58. Completely agree with 1,2 & 5.
    There is no charm in setting up something new in Silly Valley.

  59. My top choices

    San Francisco
    San Diego
    Newport Beach

  60. cant believe it took all the way until “snyggast” to see San Diego… good keep that a secret for us who know the weather, brains, infrastructure, money is here and if you need to be in SV its easy commute..

  61. Anna Lee Saxenian’s book “Culture and competition in Silicon Valley and Route 128″

  62. What’s interesting to note about startups in Tel Aviv is that they tend to move to SV or the Boston area once they reach a certain size/level of success. The market in Israel is too small.

  63. One major problem with startups in the Boston area is that non-compete agreements are enforceable.

  64. Everyone has been telling me how awesome Austin, Texas is these days…

  65. I couldn’t agree more, We started in Fairfield IA (next time you are passing through Fairfield IA, please stop in for Chai or corn on the cob!) . In two years we have launched 4 websites and raised over $5 million in financing. We have a highly talented and very diversified workforce with very little turn over. Probably the only real negative here has been a lack of appreciation for equity incentives- we are one of the few firms here to offer stock options.

    You can’t beat Silicon Valley for somethings- access to capital- both intellectual and monetary, but here in Silicorn Valley, as they call it, you can get a lot more bang for your buck and keep your best people even when you the inevitable hit bumps in the road.

    Mark Deuitch
    JACI Group Inc.

  66. snyggast has it right. Anderson is clueless when it comes to the West Coast. Even if you think SV is pathological in terms of labor turnover or costs, there’s no way you get the entrepreneurial spirit of the West (or even Austin) in Boston or NJ, even if the talent is as good. Trying and failing is normal out here, as Saxenian noted it is not in the establishment East.

  67. Toronto, yes, absolutely! It’s the third largest ICT cluster in North America, and it’s growing every day.

    It also has a wealth of homegrown talent thanks to three universities and a large population of talented new Canadians.

    Plus, yes, six months of bad weather will keep people at their desks-unless it’s there’s a Leafs playoff game, in which case all bets are off.

    If you’re looking to move operations, Toronto is truly the way to go.

    Christie Adams

  68. Watch this video of Ron Conway & Mike Maples:


    Very persuasive, but right now we remain loyal to the UK, and believe enough in our concept and country to launch here first, as that we hit a deepening credit crisis.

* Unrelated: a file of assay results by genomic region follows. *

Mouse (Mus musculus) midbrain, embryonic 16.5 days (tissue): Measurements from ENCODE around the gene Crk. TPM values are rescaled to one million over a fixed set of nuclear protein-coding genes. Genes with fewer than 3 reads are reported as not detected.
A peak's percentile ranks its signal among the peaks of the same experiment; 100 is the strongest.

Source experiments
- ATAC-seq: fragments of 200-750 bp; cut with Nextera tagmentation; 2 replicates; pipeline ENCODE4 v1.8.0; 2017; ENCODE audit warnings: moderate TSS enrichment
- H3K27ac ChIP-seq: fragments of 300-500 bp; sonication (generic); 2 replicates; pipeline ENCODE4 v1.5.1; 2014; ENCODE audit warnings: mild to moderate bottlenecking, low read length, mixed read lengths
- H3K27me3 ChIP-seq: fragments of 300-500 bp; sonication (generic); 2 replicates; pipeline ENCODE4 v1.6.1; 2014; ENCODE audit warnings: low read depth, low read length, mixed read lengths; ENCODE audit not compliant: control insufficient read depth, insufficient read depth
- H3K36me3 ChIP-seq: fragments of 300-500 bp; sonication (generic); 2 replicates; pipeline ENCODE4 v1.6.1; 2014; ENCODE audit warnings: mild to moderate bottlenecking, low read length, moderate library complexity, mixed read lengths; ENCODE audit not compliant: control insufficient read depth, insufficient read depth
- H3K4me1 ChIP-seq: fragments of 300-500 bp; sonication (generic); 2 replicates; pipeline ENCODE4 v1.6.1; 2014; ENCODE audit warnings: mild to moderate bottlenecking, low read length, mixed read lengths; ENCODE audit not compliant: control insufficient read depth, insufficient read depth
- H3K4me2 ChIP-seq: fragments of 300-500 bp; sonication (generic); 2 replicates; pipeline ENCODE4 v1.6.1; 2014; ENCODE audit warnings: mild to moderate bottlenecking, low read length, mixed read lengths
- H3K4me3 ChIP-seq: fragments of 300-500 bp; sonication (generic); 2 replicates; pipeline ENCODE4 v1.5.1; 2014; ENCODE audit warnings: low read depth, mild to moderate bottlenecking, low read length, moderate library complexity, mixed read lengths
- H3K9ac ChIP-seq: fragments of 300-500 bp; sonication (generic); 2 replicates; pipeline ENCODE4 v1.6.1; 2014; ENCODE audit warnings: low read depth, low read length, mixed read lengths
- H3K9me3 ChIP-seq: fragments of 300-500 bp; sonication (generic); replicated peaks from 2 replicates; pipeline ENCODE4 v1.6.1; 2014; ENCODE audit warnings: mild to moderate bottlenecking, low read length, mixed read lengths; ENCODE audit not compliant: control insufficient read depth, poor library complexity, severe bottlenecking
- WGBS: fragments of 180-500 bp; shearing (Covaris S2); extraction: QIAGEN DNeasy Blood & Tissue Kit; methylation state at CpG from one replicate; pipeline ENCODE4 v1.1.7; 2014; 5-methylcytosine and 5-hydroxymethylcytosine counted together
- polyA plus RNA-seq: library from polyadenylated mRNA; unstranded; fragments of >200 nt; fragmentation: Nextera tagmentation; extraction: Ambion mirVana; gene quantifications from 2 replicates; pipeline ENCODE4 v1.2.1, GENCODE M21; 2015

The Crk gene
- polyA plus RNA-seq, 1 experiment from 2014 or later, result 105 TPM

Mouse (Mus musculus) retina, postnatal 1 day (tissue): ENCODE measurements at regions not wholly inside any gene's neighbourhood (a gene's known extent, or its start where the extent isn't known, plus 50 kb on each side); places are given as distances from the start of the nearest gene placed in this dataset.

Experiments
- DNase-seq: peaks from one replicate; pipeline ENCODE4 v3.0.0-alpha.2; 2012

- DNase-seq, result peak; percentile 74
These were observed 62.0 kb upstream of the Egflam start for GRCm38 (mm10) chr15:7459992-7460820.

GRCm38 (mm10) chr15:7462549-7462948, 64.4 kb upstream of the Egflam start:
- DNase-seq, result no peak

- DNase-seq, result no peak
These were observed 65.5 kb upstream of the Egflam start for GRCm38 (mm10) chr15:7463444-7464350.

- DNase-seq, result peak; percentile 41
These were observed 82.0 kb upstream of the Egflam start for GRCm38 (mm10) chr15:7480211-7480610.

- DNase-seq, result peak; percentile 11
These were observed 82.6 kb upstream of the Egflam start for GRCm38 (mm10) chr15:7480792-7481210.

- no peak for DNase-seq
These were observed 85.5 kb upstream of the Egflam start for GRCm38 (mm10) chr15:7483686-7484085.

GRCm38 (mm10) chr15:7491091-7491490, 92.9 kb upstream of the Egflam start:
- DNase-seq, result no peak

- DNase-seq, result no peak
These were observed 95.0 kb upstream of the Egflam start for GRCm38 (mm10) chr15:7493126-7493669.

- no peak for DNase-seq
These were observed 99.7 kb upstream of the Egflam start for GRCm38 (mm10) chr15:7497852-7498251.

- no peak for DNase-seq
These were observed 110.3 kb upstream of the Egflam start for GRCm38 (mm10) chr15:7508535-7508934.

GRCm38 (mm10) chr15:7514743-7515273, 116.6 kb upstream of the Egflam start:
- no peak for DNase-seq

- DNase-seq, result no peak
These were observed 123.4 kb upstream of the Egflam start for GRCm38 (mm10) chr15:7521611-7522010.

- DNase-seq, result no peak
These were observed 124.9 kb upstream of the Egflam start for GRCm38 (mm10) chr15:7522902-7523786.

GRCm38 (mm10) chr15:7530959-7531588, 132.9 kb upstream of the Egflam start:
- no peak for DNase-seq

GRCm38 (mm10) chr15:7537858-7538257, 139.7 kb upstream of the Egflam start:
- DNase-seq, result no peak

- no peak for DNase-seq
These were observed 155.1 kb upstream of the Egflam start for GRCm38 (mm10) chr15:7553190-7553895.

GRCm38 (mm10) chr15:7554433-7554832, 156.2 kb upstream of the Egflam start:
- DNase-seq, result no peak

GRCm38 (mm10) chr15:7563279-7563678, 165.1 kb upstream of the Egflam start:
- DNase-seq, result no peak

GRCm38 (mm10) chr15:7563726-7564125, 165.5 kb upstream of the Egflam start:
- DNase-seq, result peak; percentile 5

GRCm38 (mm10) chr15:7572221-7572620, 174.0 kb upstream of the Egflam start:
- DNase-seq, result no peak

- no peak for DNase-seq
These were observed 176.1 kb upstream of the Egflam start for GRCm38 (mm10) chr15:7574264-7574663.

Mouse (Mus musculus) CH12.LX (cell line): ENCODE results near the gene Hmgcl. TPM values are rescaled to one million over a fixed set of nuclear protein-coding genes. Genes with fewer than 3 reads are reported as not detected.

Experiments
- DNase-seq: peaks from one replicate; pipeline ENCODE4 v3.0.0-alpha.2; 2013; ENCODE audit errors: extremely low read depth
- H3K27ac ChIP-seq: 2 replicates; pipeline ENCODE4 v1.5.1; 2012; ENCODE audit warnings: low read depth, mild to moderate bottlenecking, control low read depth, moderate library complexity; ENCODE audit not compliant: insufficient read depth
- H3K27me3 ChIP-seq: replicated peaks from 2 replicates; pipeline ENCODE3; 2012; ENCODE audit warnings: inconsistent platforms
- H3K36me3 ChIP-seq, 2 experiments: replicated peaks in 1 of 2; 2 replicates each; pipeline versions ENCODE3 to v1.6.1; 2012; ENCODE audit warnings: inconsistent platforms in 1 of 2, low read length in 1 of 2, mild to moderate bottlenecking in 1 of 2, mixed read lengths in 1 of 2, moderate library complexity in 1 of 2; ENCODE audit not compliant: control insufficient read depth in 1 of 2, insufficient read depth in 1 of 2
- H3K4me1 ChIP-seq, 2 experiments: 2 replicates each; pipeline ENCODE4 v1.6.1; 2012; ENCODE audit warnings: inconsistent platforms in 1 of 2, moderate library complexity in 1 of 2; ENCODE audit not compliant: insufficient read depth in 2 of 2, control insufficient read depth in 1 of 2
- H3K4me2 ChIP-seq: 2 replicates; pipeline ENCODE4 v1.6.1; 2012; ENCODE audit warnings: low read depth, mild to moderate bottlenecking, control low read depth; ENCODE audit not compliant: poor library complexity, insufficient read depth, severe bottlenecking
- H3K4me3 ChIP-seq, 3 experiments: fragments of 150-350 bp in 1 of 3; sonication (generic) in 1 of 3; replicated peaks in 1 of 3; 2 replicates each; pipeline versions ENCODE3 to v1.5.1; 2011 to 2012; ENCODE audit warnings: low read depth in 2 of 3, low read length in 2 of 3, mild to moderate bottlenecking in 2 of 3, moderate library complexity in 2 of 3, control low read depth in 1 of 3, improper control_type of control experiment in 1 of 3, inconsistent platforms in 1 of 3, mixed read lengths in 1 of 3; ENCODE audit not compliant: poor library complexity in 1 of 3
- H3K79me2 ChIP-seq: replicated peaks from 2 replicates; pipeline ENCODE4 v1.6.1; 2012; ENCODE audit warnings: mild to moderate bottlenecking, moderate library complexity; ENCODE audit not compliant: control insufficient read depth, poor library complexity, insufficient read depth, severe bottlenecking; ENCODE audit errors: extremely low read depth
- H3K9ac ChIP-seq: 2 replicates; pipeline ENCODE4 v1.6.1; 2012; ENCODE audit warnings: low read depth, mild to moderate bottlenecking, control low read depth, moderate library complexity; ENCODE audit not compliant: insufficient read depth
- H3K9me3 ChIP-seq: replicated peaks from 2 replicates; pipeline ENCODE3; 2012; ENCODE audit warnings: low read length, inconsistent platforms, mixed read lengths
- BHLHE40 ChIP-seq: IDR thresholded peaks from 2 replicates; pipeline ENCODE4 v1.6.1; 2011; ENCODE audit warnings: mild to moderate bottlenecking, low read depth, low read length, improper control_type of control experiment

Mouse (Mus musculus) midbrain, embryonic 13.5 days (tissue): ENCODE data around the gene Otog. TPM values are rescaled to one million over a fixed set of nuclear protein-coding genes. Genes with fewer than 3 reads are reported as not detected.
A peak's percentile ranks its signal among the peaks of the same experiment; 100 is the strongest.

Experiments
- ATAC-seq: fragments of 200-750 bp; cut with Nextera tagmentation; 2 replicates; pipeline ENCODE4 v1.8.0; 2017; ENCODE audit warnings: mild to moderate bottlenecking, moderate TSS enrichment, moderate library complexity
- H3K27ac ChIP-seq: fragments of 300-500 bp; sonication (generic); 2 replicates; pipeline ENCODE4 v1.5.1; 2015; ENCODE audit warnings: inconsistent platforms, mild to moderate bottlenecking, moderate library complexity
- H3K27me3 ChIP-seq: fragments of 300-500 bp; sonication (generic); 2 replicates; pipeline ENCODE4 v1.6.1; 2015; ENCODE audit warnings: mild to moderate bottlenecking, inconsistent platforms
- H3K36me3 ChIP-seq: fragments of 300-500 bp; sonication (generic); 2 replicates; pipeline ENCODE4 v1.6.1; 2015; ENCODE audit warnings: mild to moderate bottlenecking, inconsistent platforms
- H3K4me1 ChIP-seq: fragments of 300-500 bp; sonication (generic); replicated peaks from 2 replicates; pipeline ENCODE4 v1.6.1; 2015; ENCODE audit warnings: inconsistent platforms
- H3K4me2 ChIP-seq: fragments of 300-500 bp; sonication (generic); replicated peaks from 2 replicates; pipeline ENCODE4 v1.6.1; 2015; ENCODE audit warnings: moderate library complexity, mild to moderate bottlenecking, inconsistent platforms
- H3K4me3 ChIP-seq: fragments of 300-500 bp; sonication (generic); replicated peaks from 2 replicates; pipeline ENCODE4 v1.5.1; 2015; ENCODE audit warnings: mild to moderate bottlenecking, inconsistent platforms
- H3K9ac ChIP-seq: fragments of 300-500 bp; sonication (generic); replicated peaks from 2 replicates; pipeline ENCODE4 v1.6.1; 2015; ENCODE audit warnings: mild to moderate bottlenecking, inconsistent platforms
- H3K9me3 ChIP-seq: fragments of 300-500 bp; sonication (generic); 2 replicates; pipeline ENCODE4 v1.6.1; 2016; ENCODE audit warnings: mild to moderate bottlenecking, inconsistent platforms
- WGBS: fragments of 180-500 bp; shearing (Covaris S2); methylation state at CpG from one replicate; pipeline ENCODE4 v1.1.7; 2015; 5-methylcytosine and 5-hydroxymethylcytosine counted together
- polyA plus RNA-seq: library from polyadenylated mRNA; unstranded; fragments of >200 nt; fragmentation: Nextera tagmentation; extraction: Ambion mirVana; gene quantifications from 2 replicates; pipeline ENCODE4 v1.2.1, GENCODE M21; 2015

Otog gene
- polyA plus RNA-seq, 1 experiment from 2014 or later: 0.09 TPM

Don’t forget Manchester, London & Leamington Spa. 2 big cities and one small town in England (UK) that we hope gets placed on the startup map. With some of the best universities in the world, and a global economy, success should not be so constrained by location. Come on England.

  69. [...] Ну і на десерт, цікаві думки Говарда Андерсона про “5 причин, чому стартап не треба розвивати в Силіконовх [...]

  70. [...] Anderson, co-founder of Battery Ventures, makes a great case against having your startup in Silicon Valley. Its an old article, but its still very [...]

  71. [...] is recommending that startups located in the Valley should leave.  In a post titled, “5 Reasons to Move Your Startup Out of Silicon Valley” he explains why anywhere by Silicon Valley might be a good move.  Here are his top five [...]

  72. Our startup is in Gainesville, and the main reason we’re about to weather this economic storm is because we have low costs, and don’t have huge West Coast investors breathing down our shoulders.

  73. Bootstrap in Boston Wednesday, September 2, 2009

    I love Boston, but I have to agree with (almost) all of the comments, and disagree with Mr. Andersen. After going through the VC mill here and seeing others do the same, it is painfully apparent that if you cannot bootstrap your business, or have another side business that provides cash flow to fund, you are best off leaving Boston. VC’s here expect early stage equity without risk. This is a great place to get educated, but if you have a good idea and expect VC funding, go west young man/woman. Don’t even hesitate. Maybe Boulder or another town, but leave the bean counters in Boston. Rather than attempt to shade folks’ eyes to support the local start-up economy, people like Mr Andersen can best achieve this good goal by applying their reputation to addressing the real problems embedded in the local VC / angel / regulatory scene. Doing otherwise just encourages more brain drain. Sorry to see the good ventures leave! ;_-( , we need the jobs.

  74. [...] All huge companies with extremely large exits. Here are some other reasons. [...]

  75. [...] can read the article on GigaOm. There are five great reasons to move, to quote Mr. Anderson: 1. The weather sucks in some of these [...]

  76. [...] arguing all these points I will say that I don’t think Atlanta is perfect.  But then, no city or community is perfect.  Sure there are things we need to be better about but convicting [...]